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US Congress Passes Bill Calling for Resumption of Defense Arms Sales to Georgia

By Ernest Petrosyan
Monday, December 19
The US Senate approved the USD 662 billion US defense authorization bill for the 2012 fiscal year on December 15. A day later the document passed through the House of Representatives and is now expected to be signed by President Barack Obama. The voluminous document for military activities of the US Department of Defense, contains a section entitled “Defense cooperation with the Republic of Georgia”, which envisages the resumption of military collaboration with Georgia.

The section of the document referring to Georgia calls on the US president to submit to the congressional committees for defense and foreign affairs within 90 days after the bill enactment date a “plan for normalization” with the purpose of supporting Georgia “in providing for the defense of its government, people, and sovereign territory, consistent with the continuing commitment of the Government of the Republic of Georgia to its nonuse-of-force pledge.”

The section calls for the sale of US “defense articles and services” and also for encouraging “NATO member and candidate countries to restore and enhance their sales of defensive articles and services to the Republic of Georgia as part of a broader NATO effort to deepen its defense relationship and cooperation” with Georgia.

As the documents reads, the plan should include “a needs-based assessment” prepared by the US Department of Defense about Georgia’s defense requirements, as well as a list of “each of the requests” made by Georgia for purchase of defense arms during the last two years. The plan should be submitted in an unclassified form; nonetheless, according to the document, it may contain a classified annex.

The republican Senator John McCain, previously called on the Obama administration a number of times “to resume” arms sale to Georgia, highlighted this section of the bill dealing with Georgia in his remarks on December 15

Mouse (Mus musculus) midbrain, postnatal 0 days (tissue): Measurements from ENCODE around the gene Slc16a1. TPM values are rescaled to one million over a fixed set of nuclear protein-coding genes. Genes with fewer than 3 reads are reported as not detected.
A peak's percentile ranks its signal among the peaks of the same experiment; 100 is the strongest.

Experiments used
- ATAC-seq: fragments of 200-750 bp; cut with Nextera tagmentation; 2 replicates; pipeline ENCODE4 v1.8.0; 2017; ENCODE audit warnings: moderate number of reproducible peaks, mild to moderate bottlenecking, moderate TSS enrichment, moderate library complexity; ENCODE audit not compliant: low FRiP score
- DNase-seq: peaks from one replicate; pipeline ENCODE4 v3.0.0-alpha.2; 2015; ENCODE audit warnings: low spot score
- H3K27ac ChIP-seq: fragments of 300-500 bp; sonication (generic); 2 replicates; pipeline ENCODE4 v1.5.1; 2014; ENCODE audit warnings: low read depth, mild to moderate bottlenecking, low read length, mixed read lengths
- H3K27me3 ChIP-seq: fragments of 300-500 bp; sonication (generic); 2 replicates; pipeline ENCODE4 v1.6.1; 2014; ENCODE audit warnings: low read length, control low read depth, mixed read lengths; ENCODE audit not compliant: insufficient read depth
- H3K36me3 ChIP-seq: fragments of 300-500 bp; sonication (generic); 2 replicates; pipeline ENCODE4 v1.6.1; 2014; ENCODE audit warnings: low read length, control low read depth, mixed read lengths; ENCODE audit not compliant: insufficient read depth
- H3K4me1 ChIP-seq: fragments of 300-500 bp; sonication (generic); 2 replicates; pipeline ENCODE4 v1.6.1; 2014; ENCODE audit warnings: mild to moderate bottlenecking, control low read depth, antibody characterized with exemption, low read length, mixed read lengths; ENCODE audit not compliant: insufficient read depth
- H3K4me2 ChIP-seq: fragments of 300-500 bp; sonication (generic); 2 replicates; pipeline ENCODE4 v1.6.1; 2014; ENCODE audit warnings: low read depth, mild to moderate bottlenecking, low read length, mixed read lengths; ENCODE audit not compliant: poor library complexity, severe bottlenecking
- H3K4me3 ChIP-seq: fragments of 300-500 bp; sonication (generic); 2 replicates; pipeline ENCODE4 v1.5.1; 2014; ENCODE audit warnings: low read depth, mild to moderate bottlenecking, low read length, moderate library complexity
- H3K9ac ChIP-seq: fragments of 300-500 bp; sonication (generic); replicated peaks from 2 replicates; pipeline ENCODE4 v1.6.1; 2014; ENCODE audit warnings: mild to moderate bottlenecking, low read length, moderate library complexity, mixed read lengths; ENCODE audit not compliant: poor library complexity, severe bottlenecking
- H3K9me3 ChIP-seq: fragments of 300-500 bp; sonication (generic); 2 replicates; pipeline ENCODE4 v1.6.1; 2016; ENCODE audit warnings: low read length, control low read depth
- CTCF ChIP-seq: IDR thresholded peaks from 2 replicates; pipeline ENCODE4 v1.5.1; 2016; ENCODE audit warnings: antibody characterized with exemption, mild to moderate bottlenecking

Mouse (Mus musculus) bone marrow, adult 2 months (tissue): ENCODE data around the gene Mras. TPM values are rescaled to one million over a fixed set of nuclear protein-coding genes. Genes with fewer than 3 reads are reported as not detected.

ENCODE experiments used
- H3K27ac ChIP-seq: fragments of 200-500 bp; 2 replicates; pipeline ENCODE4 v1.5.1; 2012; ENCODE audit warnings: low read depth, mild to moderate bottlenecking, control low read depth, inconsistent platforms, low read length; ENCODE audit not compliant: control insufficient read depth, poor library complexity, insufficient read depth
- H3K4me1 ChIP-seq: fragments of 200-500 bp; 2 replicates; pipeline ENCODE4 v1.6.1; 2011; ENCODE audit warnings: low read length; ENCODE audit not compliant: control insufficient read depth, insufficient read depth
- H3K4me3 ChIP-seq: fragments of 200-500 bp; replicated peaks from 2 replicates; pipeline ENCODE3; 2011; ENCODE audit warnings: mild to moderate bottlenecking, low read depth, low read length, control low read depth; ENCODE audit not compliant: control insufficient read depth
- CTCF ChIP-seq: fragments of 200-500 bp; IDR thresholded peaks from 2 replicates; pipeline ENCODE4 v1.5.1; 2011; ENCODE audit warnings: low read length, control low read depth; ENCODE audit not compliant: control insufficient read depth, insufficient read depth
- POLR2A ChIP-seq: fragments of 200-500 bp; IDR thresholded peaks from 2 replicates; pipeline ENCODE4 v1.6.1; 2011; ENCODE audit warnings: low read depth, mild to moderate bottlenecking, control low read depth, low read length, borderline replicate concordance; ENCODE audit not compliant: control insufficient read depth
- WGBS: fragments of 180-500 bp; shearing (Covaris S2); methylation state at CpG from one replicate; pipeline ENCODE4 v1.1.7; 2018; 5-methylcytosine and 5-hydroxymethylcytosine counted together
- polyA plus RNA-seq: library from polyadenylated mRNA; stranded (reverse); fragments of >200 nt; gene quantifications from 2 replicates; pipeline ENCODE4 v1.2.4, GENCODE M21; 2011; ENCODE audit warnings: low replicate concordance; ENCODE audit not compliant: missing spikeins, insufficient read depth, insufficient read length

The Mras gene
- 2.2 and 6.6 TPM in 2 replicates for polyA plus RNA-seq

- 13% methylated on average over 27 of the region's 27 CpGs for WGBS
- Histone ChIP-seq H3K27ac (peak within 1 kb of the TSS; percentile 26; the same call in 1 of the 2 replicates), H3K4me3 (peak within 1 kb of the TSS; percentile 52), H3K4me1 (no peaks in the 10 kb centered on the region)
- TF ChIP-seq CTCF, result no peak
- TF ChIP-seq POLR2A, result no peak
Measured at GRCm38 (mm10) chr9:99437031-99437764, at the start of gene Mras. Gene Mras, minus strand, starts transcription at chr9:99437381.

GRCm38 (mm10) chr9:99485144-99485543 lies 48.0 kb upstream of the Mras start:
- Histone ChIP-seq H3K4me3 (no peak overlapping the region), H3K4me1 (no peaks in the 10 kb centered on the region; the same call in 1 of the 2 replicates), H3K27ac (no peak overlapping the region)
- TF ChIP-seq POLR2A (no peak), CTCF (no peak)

“US defense cooperation with the Republic of Georgia has been stalled ever since Russia invaded that country three years ago,” said McCain. “While there has been some slow and minor progress to enable Georgia’s armed forces to deploy to Afghanistan – which they have done in greater numbers than most of our NATO allies – precious little has been done to strengthen Georgia’s ability to defend its government, people, and territory,” he said.

According to US officials, the current defense cooperation format with Georgia focuses on two areas – helping the country in its defense reforms and training and equipping Georgian soldiers for deployment in Afghanistan within the ISAF mission.

As for Georgian officials, including President Saakashvili, they have expressed their will a number of times to purchase air defense and anti-tank weapons from the US. According to President Saakashvili, it should become “the next stage of cooperation” with the US in the defense field.

Talking to The Messenger Georgian military analyst Irakli Sesiashvili welcomed the US congress initiative on the resumption of defense arms supply. “Indeed this is good initiative since the issue of equipment of the Georgian army has been very real. The Georgian army had to buy either outdated NATO arms, or also outdated Russian arms. Now the Georgian military will be trained with modern arms,” said Sesiashvili. He however cast doubts on whether the US will sell air defense systems to Georgia. “Due to the of Obama Administration’s reset policy with Russia, the US has been refusing to sell us air defense systems, since it could essentially bolster the militarization of the region, since Russia would inevitably increase its military presence in the occupied regions,” noted the analyst.